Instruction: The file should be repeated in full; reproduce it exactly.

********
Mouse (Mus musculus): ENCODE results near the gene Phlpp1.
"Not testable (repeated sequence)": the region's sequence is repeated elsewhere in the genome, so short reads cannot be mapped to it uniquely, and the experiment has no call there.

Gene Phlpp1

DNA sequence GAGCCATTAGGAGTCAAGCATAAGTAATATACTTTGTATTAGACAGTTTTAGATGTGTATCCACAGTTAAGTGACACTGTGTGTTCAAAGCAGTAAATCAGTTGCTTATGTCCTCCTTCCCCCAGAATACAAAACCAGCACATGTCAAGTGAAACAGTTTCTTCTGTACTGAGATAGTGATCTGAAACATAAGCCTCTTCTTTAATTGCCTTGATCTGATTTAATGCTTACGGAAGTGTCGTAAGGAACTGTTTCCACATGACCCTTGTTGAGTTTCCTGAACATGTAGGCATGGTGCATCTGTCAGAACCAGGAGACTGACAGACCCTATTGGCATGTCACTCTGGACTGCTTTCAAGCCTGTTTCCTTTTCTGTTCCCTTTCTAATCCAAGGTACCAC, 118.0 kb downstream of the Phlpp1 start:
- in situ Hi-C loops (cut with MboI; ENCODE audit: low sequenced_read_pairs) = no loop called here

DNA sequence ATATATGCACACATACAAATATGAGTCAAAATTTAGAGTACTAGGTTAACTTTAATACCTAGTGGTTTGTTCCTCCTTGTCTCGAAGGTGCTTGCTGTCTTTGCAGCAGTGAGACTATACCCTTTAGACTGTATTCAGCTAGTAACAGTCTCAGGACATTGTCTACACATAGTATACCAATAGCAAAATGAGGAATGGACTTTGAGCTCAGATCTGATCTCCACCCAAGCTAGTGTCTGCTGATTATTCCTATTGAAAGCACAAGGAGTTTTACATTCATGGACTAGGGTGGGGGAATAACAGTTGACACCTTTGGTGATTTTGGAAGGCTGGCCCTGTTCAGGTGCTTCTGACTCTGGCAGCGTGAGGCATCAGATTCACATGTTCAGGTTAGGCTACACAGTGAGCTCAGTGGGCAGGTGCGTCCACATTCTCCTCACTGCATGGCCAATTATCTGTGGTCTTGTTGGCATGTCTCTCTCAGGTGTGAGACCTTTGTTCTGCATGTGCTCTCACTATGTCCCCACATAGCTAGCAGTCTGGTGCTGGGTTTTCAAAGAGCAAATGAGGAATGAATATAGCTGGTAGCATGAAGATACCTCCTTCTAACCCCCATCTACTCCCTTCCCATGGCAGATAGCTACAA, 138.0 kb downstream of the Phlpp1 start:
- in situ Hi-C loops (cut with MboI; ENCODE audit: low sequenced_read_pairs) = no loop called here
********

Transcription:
Mouse (Mus musculus): ENCODE results near the gene Phlpp1.
"Not testable (repeated sequence)": the region's sequence is repeated elsewhere in the genome, so short reads cannot be mapped to it uniquely, and the experiment has no call there.

Gene Phlpp1

DNA sequence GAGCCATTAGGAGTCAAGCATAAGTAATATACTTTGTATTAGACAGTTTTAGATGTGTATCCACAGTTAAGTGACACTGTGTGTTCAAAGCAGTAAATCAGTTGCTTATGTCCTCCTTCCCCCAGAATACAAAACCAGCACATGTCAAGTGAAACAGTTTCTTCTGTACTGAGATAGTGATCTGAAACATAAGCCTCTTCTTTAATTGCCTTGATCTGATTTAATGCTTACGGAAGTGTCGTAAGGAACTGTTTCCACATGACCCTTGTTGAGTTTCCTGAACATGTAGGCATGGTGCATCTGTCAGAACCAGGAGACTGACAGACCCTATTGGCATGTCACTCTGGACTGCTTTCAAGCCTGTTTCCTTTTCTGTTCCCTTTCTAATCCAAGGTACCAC, 118.0 kb downstream of the Phlpp1 start:
- in situ Hi-C loops (cut with MboI; ENCODE audit: low sequenced_read_pairs) = no loop called here

DNA sequence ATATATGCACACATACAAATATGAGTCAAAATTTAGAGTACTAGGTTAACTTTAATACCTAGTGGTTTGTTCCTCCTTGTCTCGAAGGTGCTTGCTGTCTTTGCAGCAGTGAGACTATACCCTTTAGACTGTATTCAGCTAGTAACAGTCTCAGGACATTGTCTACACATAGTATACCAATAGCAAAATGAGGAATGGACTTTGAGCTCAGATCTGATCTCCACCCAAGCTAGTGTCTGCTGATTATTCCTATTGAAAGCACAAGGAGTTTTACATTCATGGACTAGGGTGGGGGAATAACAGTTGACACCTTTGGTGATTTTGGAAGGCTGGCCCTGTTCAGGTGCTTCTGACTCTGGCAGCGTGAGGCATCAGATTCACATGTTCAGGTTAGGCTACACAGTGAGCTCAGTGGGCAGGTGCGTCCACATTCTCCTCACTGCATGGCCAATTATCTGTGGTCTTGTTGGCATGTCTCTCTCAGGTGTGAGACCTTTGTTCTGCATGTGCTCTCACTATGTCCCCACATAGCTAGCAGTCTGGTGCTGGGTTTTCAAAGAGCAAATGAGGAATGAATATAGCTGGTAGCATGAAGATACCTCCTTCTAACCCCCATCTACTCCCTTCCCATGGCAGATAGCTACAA, 138.0 kb downstream of the Phlpp1 start:
- in situ Hi-C loops (cut with MboI; ENCODE audit: low sequenced_read_pairs) = no loop called here